6) Limiting caffeine
While you may be used to consuming a set amount of caffeine each day, it can keep you up at night and have an effect on your mood. Try to limit the amount of coffee, tea, and soda you drink. When planning your meals for the week, see if you are eating and drinking a lot of items high in caffeine that could be affecting your mood. Your best bet is to begin limiting these items gradually so that you do not get headaches or other symptoms of caffeine withdrawal.
7) Avoiding alcohol and drugs
Be careful, especially if you are on medications, as alcohol and drugs may affect you differently. It is understandable that turning to drugs or alcohol may seem to help you handle your bipolar symptoms, but it usually ends up triggering manic or depressive episodes. If you think that you have a problem with alcohol or drugs, make sure you are getting the appropriate help. Talk to your health provider or find a professional who specializes in addiction. Substance abuse often needs its own separate treatment.
8) Keeping a mood diary
Tracking how you feel on a daily basis will not only feel therapeutic, but it can help you understand your moods better. By having a point of reference, you will be able to identify which events triggered which moods, if certain foods had an effect on you, or if there are any other noted patterns. Having this information can also help your treatment providers, as you will have concrete information to show them. If you are on medication, tracking your moods can be very important for medication management.
9) Joining a support group
It is not always easy living with bipolar disorder and you may feel alone at times. While it is beneficial to get support from your friends and family, finding people who genuinely understand what it is like to live with bipolar can be very helpful. Support groups are a great way to meet other people who are going through similar experiences. This could even help you learn new ways to cope with your personal challenges and you will feel empowered when you are able to support someone else. It is natural to want to isolate yourself when feeling depressed, so having a set group on the schedule will ensure that you are getting some time to socialize in.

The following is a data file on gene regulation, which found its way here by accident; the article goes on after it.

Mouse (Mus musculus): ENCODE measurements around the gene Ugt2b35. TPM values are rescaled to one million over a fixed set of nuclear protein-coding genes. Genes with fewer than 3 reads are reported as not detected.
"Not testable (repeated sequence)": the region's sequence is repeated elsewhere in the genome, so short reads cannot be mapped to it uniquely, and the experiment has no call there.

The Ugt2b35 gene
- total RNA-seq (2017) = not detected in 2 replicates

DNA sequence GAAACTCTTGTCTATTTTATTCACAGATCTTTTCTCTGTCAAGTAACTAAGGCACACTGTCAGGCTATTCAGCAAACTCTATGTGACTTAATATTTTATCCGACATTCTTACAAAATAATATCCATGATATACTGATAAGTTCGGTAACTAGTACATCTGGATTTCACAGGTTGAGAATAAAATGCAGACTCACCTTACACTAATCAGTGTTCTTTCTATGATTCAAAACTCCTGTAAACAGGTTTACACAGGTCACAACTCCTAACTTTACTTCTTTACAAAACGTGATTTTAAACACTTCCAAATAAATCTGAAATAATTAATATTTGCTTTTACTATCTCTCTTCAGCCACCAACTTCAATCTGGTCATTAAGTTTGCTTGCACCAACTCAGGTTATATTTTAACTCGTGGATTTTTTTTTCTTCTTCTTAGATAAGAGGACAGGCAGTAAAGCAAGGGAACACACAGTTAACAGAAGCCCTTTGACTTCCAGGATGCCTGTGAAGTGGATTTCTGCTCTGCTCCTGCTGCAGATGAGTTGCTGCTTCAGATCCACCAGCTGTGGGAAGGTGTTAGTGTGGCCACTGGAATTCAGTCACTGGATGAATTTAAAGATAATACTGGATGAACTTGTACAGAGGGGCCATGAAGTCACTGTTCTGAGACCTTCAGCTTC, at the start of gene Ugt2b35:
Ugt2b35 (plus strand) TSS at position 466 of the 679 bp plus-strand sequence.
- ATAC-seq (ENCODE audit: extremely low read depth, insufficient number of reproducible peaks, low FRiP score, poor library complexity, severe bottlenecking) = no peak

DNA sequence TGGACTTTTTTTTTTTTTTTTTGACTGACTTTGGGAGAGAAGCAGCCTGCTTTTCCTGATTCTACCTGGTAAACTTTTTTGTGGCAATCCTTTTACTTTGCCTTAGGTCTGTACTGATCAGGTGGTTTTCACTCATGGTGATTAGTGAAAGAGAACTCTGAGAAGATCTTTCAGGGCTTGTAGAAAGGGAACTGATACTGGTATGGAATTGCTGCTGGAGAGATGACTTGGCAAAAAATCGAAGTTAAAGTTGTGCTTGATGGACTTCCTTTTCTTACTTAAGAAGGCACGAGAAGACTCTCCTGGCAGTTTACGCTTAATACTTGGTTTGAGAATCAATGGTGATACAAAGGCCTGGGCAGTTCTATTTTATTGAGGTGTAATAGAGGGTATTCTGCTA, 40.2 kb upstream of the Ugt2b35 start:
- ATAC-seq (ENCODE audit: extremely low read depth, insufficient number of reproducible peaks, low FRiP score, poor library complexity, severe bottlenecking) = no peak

10) Maintaining your bipolar treatment
It can be difficult to continue with treatment when you are feeling better. It can also be difficult to continue if you feel that your treatment is not helping. Whatever you do, don’t stop taking your medications without discussing it with your doctor. If something is not working, they will work with you to change it. If you are feeling better, maybe there is a plan you and your doctor can put in place together. Similarly, keeping your talk therapy appointments are going to be beneficial in continuing to combat bipolar disorder. If you feel like you are not connecting with your therapist, communicate that or look for a new provider.
Managing bipolar disorder takes time and work, and there is no one right way to do it. Maintaining a healthy lifestyle and sticking to your treatment plan will help the most. There may be days when you can’t stick to your routine and that is okay. Just keep pushing through and get back on track the next day. You will be surprised how quickly you’ll be able to find solutions, adjust and get back to your schedule!
If you are ready to work with a therapist who can help you lead a lifestyle to better manage your bipolar symptoms, click here.